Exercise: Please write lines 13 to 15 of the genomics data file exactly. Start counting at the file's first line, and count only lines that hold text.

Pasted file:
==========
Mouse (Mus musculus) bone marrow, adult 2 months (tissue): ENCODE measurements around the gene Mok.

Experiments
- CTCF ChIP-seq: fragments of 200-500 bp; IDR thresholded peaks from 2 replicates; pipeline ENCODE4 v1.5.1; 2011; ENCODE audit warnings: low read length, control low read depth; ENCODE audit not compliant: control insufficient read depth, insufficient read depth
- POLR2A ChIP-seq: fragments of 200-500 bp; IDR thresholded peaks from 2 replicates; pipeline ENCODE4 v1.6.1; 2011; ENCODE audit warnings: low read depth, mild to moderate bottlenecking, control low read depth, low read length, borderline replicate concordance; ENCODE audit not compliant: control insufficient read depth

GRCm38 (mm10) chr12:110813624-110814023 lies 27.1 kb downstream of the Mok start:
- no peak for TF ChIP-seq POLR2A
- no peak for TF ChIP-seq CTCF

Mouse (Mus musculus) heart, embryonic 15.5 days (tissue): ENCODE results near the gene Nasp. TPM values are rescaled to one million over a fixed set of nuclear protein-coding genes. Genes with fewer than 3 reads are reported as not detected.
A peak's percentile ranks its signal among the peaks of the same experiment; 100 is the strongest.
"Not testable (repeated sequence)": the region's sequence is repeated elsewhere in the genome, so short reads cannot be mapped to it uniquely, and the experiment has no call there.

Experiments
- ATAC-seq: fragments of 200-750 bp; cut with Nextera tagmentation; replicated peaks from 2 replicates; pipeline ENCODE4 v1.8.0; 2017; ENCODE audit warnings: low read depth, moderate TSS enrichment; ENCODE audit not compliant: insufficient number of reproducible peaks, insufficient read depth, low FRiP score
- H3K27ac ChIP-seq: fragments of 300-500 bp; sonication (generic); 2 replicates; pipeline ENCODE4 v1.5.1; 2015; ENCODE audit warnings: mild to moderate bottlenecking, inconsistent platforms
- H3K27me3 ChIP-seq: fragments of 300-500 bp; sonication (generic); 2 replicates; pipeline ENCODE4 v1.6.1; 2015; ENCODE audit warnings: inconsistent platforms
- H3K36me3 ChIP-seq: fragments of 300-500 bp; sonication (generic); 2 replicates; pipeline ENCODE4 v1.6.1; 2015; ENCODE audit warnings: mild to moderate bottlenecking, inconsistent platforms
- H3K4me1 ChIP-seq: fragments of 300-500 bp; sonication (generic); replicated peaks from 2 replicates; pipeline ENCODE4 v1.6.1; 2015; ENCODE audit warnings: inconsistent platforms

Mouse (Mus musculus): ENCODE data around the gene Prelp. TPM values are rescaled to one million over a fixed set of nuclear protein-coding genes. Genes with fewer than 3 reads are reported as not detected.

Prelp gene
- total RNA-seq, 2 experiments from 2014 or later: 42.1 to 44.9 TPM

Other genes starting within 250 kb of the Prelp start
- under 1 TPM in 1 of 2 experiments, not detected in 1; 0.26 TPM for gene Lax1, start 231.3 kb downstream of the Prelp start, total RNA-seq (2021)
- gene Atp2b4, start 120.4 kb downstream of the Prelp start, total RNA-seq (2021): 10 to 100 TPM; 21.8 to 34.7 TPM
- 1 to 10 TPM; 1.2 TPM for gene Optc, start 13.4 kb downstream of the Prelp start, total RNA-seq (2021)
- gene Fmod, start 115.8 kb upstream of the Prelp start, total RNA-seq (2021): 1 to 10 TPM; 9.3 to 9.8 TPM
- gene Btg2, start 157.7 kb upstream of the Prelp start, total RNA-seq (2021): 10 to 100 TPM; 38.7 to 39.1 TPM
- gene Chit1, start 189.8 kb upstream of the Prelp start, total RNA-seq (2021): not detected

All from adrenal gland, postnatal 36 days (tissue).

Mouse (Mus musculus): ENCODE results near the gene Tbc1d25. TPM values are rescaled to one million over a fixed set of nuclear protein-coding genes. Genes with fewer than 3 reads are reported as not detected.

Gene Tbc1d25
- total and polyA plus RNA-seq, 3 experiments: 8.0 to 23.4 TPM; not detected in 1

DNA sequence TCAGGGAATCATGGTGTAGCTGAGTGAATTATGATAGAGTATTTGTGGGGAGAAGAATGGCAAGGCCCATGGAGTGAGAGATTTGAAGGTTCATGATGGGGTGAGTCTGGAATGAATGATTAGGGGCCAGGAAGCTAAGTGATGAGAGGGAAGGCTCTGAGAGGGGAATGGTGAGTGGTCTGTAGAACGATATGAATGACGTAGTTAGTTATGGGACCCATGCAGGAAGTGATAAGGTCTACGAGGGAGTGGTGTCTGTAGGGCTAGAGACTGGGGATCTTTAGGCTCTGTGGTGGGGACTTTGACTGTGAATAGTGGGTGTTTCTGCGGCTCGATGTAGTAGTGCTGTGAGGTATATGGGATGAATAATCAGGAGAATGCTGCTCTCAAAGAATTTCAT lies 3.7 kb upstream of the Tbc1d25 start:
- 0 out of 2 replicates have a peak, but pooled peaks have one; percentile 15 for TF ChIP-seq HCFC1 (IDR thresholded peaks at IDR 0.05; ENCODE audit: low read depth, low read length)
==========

- H3K27ac ChIP-seq: fragments of 300-500 bp; sonication (generic); 2 replicates; pipeline ENCODE4 v1.5.1; 2015; ENCODE audit warnings: mild to moderate bottlenecking, inconsistent platforms
- H3K27me3 ChIP-seq: fragments of 300-500 bp; sonication (generic); 2 replicates; pipeline ENCODE4 v1.6.1; 2015; ENCODE audit warnings: inconsistent platforms
- H3K36me3 ChIP-seq: fragments of 300-500 bp; sonication (generic); 2 replicates; pipeline ENCODE4 v1.6.1; 2015; ENCODE audit warnings: mild to moderate bottlenecking, inconsistent platforms